Friday, September 5, 2014

Settling In Temporarily by Margot Justes








The trip to Virginia was uneventful, just the way I like it. There was no rush, and it actually felt good to be in the car and do absolutely nothing but sit and relax. I did not drive, and once we left Illinois and Indiana the scenery greatly improved.

I found I like Virginia, at least what I’ve seen so far-that is to say-not much. Norfolk is delightful and packs one of the most wonderful museum I’ve visited. The Chrysler Museum of Art houses an extensive collection of American art, pre and post paintings from the war of independence, as well as a large collection of civil war pieces. Most artists were new to me, and it was a wonderful journey of discovery.

The most amazing collection is the L. C. Tiffany-a full gallery dedicated to Tiffany, as well as an amazing glass collection on the first floor. It was heavenly. I didn’t take any pictures inside-too engrossed in the exhibits, I didn’t even bother to ask if pictures were allowed in the galleries.

I stayed until closing, they were setting up for a wedding and I took one picture of the prep work, one of the assistants said they were booked for weddings and other social events for the balance of the year. A perfect place to hold an event.

Across the street there is also a small glass blowing facility, with visiting artists creating their magic-that is what I call glass blowing; it seemingly looks easy but it is not. I’m a huge fan of blown glass. There is a reason I set my third hotel book in Venice, and the intrigue in Murano-both share a long history of blowing glass, and for the most part the results are exquisite.

I also took a boat ride to tour the Norfolk Naval Base, reputed to be the largest in the world. The site was awe inspiring and seemingly never ending. The Nauticus, a naval museum and the permanent home for the battleship SS Wisconsin is not to be missed.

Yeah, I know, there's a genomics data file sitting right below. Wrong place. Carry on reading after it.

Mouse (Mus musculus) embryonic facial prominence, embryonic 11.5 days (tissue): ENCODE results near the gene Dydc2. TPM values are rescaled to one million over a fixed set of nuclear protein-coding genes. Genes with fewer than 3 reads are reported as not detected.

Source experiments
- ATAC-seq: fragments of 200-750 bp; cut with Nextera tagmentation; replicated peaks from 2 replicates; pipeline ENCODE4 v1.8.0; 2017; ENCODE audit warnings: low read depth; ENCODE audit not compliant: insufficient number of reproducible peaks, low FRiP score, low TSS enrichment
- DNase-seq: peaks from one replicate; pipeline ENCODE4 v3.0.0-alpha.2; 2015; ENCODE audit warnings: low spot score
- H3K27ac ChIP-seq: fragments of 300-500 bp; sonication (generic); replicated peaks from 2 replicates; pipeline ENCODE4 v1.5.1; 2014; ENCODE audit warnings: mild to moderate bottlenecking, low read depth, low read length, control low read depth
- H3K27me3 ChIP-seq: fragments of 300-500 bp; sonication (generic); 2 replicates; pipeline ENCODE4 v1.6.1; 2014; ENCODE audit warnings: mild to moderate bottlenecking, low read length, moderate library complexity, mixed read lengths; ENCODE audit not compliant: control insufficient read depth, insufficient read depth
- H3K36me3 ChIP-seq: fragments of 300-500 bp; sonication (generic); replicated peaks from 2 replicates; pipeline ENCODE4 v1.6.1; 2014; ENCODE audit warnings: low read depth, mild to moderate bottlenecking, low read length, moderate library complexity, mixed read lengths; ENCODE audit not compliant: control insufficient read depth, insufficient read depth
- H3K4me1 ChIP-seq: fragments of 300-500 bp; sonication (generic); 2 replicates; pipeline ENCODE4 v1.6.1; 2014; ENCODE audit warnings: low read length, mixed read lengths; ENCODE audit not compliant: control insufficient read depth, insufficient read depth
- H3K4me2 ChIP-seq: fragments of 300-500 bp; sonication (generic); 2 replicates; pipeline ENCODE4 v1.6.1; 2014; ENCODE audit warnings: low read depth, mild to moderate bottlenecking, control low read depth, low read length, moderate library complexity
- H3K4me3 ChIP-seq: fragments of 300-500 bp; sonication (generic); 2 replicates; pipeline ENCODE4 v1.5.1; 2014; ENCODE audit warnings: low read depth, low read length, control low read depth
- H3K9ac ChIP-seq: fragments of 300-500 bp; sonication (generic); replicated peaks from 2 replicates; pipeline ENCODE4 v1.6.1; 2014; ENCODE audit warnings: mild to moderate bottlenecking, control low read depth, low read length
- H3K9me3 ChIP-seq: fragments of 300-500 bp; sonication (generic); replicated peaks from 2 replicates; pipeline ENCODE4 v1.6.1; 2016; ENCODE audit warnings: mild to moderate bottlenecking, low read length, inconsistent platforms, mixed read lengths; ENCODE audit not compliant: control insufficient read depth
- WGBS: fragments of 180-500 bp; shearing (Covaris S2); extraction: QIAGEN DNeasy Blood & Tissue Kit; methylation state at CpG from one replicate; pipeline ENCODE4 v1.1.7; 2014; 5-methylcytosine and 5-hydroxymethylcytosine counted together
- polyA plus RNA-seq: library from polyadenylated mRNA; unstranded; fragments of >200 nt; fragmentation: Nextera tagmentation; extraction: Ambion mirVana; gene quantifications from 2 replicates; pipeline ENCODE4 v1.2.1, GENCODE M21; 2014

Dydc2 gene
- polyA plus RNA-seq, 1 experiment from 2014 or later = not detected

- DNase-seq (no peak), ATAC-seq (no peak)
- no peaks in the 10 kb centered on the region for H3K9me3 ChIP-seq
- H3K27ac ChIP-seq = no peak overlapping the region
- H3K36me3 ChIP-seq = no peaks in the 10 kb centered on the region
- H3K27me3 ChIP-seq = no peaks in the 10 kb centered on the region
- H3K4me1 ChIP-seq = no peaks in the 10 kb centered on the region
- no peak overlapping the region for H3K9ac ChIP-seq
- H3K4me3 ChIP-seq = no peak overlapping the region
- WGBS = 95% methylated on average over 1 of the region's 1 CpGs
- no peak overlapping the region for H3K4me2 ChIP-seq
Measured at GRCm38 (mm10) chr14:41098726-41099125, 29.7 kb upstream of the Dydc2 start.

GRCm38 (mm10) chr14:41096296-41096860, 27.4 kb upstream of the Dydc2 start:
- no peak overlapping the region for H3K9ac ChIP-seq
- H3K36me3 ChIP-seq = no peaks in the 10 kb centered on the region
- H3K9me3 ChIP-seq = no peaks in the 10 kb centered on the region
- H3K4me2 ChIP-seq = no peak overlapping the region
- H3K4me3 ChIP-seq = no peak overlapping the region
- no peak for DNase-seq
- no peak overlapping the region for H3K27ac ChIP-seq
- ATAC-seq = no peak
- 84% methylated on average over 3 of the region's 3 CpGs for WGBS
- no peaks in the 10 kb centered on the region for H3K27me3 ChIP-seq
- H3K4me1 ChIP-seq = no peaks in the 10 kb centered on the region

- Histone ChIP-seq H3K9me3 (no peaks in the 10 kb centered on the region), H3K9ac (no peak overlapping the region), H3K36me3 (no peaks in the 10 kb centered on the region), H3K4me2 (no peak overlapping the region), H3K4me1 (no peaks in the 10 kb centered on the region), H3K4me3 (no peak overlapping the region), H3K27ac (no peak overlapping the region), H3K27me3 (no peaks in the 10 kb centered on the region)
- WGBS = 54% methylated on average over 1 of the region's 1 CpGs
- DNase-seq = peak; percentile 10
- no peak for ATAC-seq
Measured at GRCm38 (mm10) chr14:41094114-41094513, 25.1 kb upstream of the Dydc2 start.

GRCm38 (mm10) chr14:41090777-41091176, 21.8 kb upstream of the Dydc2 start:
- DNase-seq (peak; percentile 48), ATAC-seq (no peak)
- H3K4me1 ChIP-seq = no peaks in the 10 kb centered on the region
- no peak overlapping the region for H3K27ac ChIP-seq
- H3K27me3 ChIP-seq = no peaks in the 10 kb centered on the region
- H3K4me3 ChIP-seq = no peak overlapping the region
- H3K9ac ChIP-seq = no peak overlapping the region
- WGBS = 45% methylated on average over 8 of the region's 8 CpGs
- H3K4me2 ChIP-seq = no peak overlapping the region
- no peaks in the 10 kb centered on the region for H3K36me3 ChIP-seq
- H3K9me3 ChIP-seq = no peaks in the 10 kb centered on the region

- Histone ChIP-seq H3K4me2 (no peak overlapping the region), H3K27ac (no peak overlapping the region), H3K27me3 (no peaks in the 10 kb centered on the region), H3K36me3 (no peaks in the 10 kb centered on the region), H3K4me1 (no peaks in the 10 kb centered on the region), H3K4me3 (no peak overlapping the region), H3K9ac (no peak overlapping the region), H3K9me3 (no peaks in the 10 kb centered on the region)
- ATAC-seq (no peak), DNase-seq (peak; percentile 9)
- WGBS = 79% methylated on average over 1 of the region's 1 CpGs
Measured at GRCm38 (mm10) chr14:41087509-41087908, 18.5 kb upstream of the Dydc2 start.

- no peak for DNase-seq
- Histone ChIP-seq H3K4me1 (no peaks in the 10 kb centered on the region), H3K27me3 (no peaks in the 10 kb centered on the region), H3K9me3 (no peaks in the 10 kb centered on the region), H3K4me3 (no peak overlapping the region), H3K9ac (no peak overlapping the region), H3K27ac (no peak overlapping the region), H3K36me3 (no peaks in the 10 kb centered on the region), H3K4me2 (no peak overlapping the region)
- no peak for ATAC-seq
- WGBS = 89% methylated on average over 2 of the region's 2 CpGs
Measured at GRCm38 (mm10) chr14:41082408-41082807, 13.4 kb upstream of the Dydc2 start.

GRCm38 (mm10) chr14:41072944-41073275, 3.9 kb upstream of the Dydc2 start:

The ship is huge and many places below deck I found rather uncomfortable, massive machines, pipes and other accoutrement that are fully exposed tend to scare me. I’m rather skittish when surrounded by such equipment. The living quarters for the officers were somewhat livable, for the enlisted man not so much, but then it was not a luxury cruise, but a life risking endeavor.

The waterfront in Norfolk is delightful, and packed with tourists and locals alike. The restaurants offer excellent food, and the bars attached to said restaurants are loud and lively.

The best lunch I had was at A. W. Shucks, an old fashioned diner off the beaten tourist path. They had the best crab cake sandwich I have ever tasted. There is a fast food place at the National Harbor in Maryland that matched it, but I’ll save that for another blog.

Cheers,
Margot  Justes
Blood Art
A Fire Within
A Hotel in Paris
A Hotel in Bath
Hot Crimes Cool Chicks
www.mjustes.com


Saturday, August 16, 2014

Moving by Margot Justes



I thought I’d mention a few things about my move. Let me state up front, it is hard work, and seems never ending.

How on earth could I possibly have accumulated so much stuff.  It’s like Pandora’s Box, or Mary Poppins’ bag; the stuff just keeps appearing like a magic trick-seemingly out of nowhere. Boxes and boxes, covered in dust have been stored and never looked at for twenty eight years. No wonder people think twice about moving-it’s all the stuff we accumulate over the years that we can’t do without but never use.

Once the process is started, it has a deep cleansing effect-there will be fewer things to worry about, keep clean, fewer things to clutter my life.  

I’m keeping things that are significant to my family, the art pieces I have collected over decades, and frankly miss seeing because they are all packed; I have grown attached to them.

Boxes and bags have been donated to Goodwill, and sad to say many books went the same way...and still more to come.

The books were the hardest to part with, but I’m downsizing-a lot- and there won’t be much room to spread out. I went through all the books, some I have read decades ago, some were in French and I’d have a hard time reading them in English now, much less in French. Some were really old friends, well worn and loved-those I kept. It’s hard to say goodbye.

The one thing I soon realized is that you can’t save too many things to do for tomorrow, because all too soon you run out of time. It’s Thursday, and the PODS people will be here Saturday to load the them. There is still so much to do.

Using PODS seemed the most effective way to move, because the goods need to be stored until I find a permanent place to live. No packing, unpacking-the filled PODS will simply be stored until ready to ship. Rather efficient, and there is less chance of things being lost. It’s also less expensive going the POD route, at least in this instance.